Well, in theory... Pat Ferrucci's S34 recaps

How to change someone's mind


As you might imagine, quite a bit of media research examines attitudes. While I study the influences on journalists, many people in my field examine the effects of media or, more specifically, how media can change minds.


In most media schools, we have plenty of researchers studying political communication, health communication and, of course, how advertising works. Each and every one of those fields is basically, in some way or another, examining persuasion. In other words, many folks who work with me study how to change people’s minds.


If you think about it, throughout the game of Survivor, castaways are always trying to change people’s minds. Sometimes, you can see results in both the short term and long term. And sometimes that cognitive persuasion leads to a change in behavior. And that’s primarily what persuasion scholars study. Oh sure, for example, folks who research advertising see how advertisements might change someone’s attitude about brands, but they really want to see how to change behavior: Will this Pizza Hut ad make people order Pizza Hut instead of Domino's? These are empirical questions.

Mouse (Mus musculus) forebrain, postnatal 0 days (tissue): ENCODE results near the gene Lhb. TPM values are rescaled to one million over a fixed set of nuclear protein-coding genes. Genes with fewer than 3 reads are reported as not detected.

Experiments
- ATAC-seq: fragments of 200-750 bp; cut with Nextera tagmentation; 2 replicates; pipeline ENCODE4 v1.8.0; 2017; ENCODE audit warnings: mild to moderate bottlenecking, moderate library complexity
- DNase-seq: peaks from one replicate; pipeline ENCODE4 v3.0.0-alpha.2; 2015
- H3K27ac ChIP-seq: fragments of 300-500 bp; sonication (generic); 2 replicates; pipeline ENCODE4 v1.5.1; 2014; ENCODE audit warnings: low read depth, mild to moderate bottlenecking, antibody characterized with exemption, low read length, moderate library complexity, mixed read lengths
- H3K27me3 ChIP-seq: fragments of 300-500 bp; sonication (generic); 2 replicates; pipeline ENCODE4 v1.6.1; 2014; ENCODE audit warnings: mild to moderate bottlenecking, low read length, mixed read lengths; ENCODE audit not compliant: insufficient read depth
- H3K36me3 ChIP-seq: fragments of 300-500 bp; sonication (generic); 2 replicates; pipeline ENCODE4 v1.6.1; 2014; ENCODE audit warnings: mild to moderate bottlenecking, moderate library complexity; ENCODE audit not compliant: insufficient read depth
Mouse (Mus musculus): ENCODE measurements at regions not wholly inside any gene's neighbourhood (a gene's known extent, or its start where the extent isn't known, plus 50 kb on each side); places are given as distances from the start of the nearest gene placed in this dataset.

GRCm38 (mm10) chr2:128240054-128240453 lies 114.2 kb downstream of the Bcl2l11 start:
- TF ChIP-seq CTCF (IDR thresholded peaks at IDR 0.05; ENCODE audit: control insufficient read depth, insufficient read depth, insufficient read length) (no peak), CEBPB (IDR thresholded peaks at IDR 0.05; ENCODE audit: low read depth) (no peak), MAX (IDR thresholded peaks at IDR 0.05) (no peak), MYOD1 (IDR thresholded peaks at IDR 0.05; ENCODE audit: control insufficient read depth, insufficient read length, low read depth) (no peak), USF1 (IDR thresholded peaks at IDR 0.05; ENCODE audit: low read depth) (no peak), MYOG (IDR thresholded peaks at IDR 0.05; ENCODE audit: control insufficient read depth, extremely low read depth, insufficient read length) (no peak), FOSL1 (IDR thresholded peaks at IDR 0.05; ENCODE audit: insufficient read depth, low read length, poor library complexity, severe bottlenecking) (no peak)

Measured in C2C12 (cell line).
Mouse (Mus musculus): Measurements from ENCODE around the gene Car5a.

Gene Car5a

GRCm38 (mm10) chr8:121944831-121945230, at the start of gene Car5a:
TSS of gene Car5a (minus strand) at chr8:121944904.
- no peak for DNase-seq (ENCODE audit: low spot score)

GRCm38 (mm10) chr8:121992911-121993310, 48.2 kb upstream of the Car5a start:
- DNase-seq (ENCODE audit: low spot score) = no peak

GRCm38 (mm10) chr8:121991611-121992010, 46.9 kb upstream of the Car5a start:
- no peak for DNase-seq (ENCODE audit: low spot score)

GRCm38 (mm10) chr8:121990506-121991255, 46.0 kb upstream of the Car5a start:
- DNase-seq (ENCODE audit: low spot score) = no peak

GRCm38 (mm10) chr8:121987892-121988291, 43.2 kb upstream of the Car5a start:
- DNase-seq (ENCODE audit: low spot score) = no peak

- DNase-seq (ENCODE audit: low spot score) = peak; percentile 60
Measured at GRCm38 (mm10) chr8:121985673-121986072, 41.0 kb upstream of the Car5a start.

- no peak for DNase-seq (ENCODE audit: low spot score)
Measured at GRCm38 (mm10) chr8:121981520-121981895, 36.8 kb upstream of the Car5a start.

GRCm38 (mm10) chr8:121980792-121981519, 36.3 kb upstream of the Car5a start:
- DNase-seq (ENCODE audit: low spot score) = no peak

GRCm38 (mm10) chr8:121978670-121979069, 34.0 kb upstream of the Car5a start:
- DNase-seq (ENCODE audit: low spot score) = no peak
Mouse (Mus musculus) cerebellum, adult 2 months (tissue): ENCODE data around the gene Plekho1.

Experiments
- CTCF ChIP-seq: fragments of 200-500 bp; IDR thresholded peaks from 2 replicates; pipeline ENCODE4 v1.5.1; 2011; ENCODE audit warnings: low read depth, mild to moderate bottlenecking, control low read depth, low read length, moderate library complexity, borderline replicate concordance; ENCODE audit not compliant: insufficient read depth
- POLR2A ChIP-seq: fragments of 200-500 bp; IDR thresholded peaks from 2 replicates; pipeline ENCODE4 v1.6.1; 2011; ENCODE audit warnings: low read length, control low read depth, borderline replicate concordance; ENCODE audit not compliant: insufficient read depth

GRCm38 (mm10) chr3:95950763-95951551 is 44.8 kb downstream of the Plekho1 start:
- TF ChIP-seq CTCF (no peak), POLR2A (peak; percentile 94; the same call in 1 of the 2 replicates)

That’s what Des tried to accomplish this week: She not only wanted to change the minds of the remaining Malolos, she wanted to catalyze action. And that’s where the elaboration likelihood model comes in.


Authored by social psychologist Richard Petty and the late neuroscientist/psychologist John Cacioppo, ELM fundamentally examines how to change attitudes. The theory posits there are two routes to attitude change in the brain: the central and the peripheral.


Essentially, the central route that leads to attitude change comes after someone explicitly thinks about evidence, spends some time pondering and then makes a decision. This type of attitude change is strong and it’s hard to change someone’s mind. Effectively, these are strongly held beliefs. The peripheral route leads to less-lasting change and messages that travel this route to the brain tend to be judged – or elaborated – less on the soundness of the message, but on a less important and, often, implicit cues.


For example, if I’m very interested in a subject – if I have a strong need for cognition – I might read an article or many messages, think long and hard about them and then form an attitude. These messages travel the central route. I’m thinking about cues; they’re explicit and I’ve elaborated on them for a while. However, the less likely I am to care about something – the less need for cognition I have on a subject – the more peripheral cues matter. Messages that travel the peripheral route can change someone’s attitude, but this change tends to be short-lived. This route is easier for message senders to manipulate, though.